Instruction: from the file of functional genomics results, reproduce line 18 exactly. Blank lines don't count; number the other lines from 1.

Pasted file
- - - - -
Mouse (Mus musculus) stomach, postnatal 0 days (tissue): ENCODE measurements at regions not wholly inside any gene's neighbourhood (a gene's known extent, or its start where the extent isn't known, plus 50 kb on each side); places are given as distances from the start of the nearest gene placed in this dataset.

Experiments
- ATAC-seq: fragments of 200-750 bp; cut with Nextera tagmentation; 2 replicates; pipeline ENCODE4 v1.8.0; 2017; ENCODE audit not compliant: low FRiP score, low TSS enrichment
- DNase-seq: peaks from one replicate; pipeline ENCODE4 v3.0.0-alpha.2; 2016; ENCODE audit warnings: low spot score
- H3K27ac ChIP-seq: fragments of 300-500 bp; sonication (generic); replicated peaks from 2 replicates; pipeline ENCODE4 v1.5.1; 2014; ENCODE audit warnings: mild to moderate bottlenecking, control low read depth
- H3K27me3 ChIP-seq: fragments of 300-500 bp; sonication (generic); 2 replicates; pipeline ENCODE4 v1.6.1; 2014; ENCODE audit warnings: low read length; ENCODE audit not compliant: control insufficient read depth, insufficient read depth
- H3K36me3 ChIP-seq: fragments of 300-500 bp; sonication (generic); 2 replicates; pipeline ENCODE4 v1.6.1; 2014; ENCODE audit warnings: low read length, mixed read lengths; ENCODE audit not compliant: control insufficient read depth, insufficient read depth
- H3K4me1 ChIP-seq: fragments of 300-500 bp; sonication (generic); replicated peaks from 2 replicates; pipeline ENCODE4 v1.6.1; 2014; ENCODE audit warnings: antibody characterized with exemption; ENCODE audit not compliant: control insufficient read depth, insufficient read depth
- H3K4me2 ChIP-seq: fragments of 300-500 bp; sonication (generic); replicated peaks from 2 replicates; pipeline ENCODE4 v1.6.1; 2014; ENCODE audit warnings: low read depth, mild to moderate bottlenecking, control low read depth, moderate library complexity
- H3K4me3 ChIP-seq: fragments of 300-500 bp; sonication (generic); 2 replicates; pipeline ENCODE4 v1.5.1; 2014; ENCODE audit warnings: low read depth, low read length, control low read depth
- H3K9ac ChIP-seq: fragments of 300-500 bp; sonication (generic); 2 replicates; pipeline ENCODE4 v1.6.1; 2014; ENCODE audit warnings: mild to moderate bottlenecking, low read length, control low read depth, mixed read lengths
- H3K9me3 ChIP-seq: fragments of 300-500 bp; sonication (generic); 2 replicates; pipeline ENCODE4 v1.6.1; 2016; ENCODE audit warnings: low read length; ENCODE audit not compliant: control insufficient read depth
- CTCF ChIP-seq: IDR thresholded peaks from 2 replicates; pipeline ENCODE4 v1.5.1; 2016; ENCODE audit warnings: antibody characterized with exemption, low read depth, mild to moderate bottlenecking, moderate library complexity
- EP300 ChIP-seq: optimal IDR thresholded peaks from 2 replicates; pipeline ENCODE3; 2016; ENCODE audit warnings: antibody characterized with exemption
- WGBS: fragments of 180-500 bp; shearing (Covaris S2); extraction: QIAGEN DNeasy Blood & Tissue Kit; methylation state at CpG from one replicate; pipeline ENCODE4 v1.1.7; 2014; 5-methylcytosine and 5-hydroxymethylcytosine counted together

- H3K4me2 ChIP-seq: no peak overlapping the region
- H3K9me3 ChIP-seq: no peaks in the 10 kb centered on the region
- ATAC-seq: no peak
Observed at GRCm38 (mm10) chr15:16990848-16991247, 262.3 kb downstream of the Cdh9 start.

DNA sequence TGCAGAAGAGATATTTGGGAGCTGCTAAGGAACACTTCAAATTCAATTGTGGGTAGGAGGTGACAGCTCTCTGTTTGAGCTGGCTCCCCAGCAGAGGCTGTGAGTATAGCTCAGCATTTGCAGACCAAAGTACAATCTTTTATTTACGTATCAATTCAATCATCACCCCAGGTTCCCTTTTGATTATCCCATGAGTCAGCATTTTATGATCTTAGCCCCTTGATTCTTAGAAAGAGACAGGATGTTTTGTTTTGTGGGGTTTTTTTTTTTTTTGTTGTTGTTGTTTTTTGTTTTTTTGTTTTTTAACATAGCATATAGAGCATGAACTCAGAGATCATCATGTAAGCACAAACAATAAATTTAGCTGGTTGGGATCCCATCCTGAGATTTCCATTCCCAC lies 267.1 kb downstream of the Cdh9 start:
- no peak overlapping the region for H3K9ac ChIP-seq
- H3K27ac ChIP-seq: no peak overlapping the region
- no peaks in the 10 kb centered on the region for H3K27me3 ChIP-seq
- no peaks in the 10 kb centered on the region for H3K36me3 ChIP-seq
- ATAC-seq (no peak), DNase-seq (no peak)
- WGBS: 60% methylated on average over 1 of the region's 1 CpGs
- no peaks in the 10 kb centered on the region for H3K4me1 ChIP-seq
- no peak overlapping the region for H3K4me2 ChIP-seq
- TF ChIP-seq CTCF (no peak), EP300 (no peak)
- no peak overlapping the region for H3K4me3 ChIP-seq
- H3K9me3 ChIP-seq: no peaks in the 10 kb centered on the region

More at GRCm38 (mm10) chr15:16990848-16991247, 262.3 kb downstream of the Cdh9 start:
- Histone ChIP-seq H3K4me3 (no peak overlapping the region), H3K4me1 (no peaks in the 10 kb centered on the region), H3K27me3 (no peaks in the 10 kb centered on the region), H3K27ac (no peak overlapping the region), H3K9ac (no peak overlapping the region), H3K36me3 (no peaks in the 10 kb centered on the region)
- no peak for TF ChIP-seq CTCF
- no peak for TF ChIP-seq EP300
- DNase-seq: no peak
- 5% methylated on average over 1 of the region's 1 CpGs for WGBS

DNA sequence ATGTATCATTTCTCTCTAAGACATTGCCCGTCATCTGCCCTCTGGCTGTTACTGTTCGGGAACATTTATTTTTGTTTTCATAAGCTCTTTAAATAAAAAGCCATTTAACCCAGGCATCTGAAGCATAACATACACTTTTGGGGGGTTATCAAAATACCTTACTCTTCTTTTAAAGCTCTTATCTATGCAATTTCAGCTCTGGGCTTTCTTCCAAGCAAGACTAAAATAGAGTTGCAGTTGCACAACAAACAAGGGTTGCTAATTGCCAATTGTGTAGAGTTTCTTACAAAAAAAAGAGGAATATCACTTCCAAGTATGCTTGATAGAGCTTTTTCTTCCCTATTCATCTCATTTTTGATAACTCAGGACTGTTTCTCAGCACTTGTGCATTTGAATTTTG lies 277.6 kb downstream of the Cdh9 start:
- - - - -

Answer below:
- ATAC-seq: no peak